What We Heard – A New General Counsel for a New World

Joost Maes

Joost Maes Egon Zehnder, Brussels, Luxembourg

Selena Loh LaCroix

Selena Loh LaCroix Egon Zehnder, Dallas

Jörg Thierfelder

Jörg Thierfelder Egon Zehnder, Hamburg

Jerome Hamon

Jerome Hamon Egon Zehnder, Paris

Hugo Nanninga

Hugo Nanninga Egon Zehnder, London

Simone Stebler

Simone Stebler Egon Zehnder, Zurich

What kinds of skills do general counsels need today? This article builds upon Egon Zehnder’s presentation at its Annual European General Counsel event in Paris on March 29 and 30, 2017.

Context

Over the last decade, industries and companies have been roiled by more dramatic and more fundamental change than ever before. In this VUCA (Volatile Uncertain Complex Ambiguous) world, we have seen organisations blur, roles change and leadership increasingly challenged.

The legal function has not been immune from this turmoil. New challenges include shareholder activism, cyber warfare and espionage, new media, increased turnover in the C-suite, heightened regulatory scrutiny, artificial intelligence, and last but not least, new business models triggered by disruptive technology.

To respond appropriately, we need a new leadership paradigm. Leaders must demonstrate a higher level of responsiveness and proactivity in an ever-more-unpredictable environment. This requires a holistic approach: not only must the leader develop new skills and competencies, but teams must also work together differently and organisations must be structured differently as well. All of this makes the cultural and values dimension even more crucial. The goal of the modern leader is to create the right mindset at all levels of the organisation and to make it a place where individuals and teams dare to take risk.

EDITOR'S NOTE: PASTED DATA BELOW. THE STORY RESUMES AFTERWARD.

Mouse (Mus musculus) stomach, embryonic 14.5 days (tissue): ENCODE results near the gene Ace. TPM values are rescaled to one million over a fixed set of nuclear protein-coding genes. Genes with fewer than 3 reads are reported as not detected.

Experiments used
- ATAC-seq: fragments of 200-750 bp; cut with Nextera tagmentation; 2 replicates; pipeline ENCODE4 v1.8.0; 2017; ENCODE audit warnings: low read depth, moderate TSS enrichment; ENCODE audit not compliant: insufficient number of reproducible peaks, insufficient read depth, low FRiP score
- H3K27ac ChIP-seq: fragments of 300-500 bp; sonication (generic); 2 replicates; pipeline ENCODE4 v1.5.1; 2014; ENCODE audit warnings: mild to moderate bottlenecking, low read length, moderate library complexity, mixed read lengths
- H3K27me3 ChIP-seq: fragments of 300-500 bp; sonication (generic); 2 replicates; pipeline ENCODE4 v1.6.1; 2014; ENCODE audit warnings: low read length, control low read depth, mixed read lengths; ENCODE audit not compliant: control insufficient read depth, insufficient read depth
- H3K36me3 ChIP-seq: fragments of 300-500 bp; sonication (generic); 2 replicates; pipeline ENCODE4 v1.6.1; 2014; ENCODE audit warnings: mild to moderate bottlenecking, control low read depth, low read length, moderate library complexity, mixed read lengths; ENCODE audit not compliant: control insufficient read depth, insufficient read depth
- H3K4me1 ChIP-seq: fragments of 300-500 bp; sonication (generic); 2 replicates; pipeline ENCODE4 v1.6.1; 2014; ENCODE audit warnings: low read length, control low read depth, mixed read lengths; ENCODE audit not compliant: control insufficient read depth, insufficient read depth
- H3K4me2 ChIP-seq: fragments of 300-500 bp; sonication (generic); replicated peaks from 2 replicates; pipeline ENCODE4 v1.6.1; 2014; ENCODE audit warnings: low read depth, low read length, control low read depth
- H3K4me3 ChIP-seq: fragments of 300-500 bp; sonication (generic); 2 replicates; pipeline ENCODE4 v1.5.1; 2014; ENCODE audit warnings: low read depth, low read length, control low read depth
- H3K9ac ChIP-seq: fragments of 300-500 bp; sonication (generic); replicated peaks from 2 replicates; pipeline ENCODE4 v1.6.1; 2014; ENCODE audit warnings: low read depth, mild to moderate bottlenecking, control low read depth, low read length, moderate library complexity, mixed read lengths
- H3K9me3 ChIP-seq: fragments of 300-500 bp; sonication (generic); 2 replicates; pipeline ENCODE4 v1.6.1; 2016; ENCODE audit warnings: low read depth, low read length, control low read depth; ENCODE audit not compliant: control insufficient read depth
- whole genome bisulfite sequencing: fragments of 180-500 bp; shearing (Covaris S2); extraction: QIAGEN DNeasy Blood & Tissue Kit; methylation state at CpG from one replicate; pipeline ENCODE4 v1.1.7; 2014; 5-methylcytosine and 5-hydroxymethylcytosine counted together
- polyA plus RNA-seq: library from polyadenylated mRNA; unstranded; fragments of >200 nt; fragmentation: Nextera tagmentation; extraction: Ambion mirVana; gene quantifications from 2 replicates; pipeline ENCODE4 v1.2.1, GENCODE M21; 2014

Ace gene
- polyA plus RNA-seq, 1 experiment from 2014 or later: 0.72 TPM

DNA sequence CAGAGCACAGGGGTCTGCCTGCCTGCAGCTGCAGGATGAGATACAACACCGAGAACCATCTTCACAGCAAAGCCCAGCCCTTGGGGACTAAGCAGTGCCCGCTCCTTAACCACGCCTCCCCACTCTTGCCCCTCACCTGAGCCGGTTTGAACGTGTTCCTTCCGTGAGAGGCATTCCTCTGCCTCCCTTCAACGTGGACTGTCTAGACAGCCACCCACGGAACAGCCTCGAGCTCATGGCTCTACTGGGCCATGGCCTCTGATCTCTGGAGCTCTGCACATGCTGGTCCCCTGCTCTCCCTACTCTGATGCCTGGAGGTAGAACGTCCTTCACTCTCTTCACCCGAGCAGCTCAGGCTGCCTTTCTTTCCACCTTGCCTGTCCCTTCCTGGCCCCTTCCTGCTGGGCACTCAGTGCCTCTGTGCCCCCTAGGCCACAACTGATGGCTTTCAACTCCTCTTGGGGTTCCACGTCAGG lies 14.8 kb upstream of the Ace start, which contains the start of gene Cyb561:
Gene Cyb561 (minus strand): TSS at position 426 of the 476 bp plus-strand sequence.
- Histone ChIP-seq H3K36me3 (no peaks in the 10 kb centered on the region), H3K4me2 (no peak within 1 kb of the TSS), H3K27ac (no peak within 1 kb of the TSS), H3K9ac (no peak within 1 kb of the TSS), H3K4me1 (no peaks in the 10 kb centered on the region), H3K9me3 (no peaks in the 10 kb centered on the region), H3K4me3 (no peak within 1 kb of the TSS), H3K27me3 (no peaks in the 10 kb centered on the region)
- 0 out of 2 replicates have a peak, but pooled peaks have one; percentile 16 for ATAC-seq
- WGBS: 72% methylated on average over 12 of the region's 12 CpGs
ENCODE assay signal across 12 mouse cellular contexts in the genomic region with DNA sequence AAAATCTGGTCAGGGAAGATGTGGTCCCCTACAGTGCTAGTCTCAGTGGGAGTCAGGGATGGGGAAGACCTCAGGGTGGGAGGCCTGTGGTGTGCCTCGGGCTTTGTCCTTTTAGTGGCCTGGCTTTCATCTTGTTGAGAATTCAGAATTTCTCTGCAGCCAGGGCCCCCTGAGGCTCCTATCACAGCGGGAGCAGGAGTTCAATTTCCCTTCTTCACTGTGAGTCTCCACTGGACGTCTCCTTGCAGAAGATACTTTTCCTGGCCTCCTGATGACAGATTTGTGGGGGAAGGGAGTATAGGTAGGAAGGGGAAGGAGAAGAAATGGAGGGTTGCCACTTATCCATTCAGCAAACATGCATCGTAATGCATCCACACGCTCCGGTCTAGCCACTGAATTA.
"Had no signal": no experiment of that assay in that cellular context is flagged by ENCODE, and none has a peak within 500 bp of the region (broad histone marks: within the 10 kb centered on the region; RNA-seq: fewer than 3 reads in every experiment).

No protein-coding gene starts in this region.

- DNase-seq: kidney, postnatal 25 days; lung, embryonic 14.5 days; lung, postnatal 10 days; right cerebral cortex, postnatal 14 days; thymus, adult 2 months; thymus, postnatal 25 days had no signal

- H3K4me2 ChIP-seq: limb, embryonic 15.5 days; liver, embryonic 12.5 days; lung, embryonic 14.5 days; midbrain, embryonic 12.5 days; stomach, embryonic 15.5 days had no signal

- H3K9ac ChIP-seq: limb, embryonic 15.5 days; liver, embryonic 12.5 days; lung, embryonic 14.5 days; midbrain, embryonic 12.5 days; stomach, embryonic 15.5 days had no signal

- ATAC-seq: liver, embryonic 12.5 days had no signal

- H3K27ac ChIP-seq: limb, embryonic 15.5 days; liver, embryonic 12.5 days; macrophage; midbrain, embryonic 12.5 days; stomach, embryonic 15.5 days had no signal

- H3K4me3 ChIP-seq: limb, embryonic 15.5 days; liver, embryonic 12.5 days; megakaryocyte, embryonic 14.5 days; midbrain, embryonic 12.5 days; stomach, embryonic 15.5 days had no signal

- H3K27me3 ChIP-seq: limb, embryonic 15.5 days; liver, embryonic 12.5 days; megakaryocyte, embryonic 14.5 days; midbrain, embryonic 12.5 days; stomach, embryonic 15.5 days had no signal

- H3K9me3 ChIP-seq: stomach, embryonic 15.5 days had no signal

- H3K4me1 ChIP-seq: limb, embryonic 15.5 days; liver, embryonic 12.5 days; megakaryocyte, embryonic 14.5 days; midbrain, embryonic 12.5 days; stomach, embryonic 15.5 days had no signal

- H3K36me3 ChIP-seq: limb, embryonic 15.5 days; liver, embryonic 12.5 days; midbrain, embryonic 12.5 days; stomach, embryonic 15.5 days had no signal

This new leadership model is relevant for all leaders, not only for CEOs. It is particularly relevant for General Counsels.

The five dimensions of the new leadership model

The new leadership consists of five dimensions. These dimensions are not a rejection of traditional competencies, but rather a more dynamic understanding of the usual competency frameworks; here, the richness of the journey is as important as the quality of the outcome. The dimensions emphasise the link between the leader and his or her team, the organisation and the external ecosystem.

They are also intended to help leaders and their teams become more agile and flexible and make them more comfortable in dealing with paradox. Thinking in this way may be more challenging for General Counsels than for other categories of leaders, because legal counsels are by nature programmed to identify and avoid risk and to operate within the framework of the law.

The five dimensions are:

1. Mastering complexity

The ability to integrate perspectives of multiple stakeholders to help drive transformation.

Related questions General Counsels should ask themselves:

  • How much do you see opportunities rather than hurdles in market complexity?
  • Are you sufficiently agile in shaping solutions and implementing plans?
  • Do you adopt different leadership styles for different situations or individuals?
  • Are you able to reconcile conflicting expectations from your stakeholders (external and internal)?

2. Orchestrating creativity

The ability to encourage a culture of ideas, innovation and problemsolving at all levels.

Related questions General Counsels should ask themselves:

  • How much do you question the status quo?
  • How much do you proactively encourage experimentation and disruptive perspectives?
  • Do you recruit/select people with strong creativity?
  • How do you leverage and embed outside views into your innovation process?

A critical aspect of this new leadership dimension is to create a context in which others are able and willing to innovate. The ability to innovate requires a culture that:

  • allows and stimulates open debate;
  • pursues and tests all ideas in a quick and efficient manner;
  • decides which ideas to implement and which to drop.

The willingness to innovate requires a sense of community based on three pillars:

  • Purpose (why we exist).
  • Shared values (what we agree is important).
  • Rules of engagement (how we interact with each other and think about problems).

3. Growing emotional commitment

The ability to create commitment to driving change that endures beyond programmes and processes and leverages emotion.

Related questions General Counsels should ask themselves:

  • Do you have an inspiring shared purpose for your organisation/department?